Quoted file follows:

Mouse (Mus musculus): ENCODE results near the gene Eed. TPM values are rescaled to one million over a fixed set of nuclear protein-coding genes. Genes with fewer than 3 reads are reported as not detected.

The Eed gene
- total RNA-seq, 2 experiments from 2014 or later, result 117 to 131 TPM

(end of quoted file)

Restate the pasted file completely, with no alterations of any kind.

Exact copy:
Mouse (Mus musculus): ENCODE results near the gene Eed. TPM values are rescaled to one million over a fixed set of nuclear protein-coding genes. Genes with fewer than 3 reads are reported as not detected.

The Eed gene
- total RNA-seq, 2 experiments from 2014 or later, result 117 to 131 TPM